CLOC Compiler and Sample SDK

Gregory Stoner edited this page Aug 20, 2014 · 26 revisions

Introduction

CLOC (CL Offline Compiler) is a script that helps developers to easily take advantage of HSA accelerators (like GPUs) by writing the host code (running on CPU device) and kernel (running on HSA accelerator device). To keep things simple, we have taken OpenCL-like language to write the kernel and compile into HSAIL/BRIG. This can be loaded and launched on the device using the host program. This is an effort to encourage developers to write simple applications which can show the power of HSA features on AMD platforms.

HSA Foundation has released the CLOC tool (along with required binaries to build the HSAIL/BRIG files from kernels) along with samples.

Downloading CLOC and related components

  1. Download the CLOC utility from https://github.com/HSAFoundation/CLOC
  2. Download the High Level Compiler components - There are two options.
    1. Open source version - git clone https://github.com/HSAFoundation/HSAIL-HLC-Development
    2. Closed source version - git clone https://github.com/HSAFoundation/HSAIL-HLC-Stable
  3. Download HSAIL-Tools from git clone https://github.com/HSAFoundation/HSAIL-Tools. Follow build instructions to build hsailasm. This tool is required to disassemble BRIG generated by CLOC.

Compiling OpenCL Kernels to BRIG/HSAIL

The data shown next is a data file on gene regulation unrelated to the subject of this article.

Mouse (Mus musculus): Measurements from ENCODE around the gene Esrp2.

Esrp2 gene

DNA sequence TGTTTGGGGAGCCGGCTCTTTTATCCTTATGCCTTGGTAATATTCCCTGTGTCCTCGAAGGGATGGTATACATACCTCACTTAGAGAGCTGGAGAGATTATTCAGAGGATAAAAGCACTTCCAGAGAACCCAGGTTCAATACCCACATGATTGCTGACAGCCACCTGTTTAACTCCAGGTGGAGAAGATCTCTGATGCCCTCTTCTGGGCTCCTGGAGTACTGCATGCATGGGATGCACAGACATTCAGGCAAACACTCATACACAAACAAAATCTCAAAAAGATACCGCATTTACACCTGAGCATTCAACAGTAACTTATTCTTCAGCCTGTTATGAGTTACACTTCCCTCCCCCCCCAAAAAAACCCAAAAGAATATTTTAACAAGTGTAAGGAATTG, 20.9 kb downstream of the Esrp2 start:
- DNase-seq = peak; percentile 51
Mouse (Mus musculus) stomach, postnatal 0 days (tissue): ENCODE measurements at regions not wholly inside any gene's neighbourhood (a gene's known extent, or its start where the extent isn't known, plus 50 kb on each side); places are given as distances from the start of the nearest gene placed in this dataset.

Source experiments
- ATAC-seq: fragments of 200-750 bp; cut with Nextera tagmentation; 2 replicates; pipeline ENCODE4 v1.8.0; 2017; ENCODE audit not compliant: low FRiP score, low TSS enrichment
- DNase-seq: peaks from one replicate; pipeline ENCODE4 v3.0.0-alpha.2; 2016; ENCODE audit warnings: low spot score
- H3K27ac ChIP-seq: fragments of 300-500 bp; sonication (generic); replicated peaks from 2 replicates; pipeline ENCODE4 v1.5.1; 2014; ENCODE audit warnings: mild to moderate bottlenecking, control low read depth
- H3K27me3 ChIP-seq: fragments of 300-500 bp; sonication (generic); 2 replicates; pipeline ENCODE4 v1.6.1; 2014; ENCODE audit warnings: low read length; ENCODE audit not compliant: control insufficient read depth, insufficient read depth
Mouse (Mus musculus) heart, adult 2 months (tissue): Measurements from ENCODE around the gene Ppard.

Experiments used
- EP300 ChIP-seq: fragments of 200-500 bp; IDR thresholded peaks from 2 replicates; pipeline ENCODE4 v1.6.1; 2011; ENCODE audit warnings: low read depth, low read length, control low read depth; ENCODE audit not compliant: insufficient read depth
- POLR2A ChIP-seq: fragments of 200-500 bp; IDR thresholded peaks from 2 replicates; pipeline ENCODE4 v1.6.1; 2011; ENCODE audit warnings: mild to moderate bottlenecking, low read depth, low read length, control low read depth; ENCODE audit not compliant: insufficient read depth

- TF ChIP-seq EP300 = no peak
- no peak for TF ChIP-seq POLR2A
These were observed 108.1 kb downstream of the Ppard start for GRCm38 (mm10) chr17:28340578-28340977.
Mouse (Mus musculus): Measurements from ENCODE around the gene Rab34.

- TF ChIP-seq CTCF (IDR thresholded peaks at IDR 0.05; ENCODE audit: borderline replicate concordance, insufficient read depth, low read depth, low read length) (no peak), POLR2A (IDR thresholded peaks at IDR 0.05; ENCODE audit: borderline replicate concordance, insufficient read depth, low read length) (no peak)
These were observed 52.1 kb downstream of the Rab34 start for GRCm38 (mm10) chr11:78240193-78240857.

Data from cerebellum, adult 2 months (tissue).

1. Setting environment variables for CLOC.
    1. export HSA_LLVM_PATH=HSAIL-HLC-Developement/bin or HSAIL-HLC-Stable/bin
    2. export HSA_LIBHSAIL_PATH=HSAIL-Tool/libHSAIL/build_linux
  2. Compiling a cl kernel file
    1. If you want to generate a brig file from a cl file - Execute ./cloc kernel.cl
    2. If you want to generate a hsail file from a cl file - Execute ./cloc -hsail kernel.cl

Mapping OpenCL variables to HSAIL kernel arguments

The High Level Compiler generates HSAIL for OpenCL kernels. The HLC can generate code in large (64-bit) or small mode (32-bit). Each OpenCL type is mapped to an HSAIL type. All HSAIL types generated by the HLC are naturally aligned. Below are the general rules for mapping:

  1. OpenCL Local/global pointers and size_t are mapped to kernarg_u32 in small mode and kernarg_u64 in large mode.
  2. OpenCL char, integer, floats and doubles are mapped to kernarg_u8, kernarg_u32, kernarg_f32 and kernarg_f64 respectively.
  3. OpenCL Vectors - This depends on whether HSAIL_HLC_Stable or HSAIL_HLC_Development is used.
    1. HSAIL-HLC-Stable - Vectors are flattened. A float16 is flattened out to 16 different HSAIL arguments of type kernarg32.
    2. HSAIL-HLC-Development - Vectors are converted to HSAIL Vectors - A float 16 is converted to kernarg_f32 arg[16].
  4. OpenCL Images are converted to HSAIL types Kernarg_rwimg or kernarg_roimg. The size of the image is 48 bytes and the alignment in the kernel argument buffer is 16 bytes.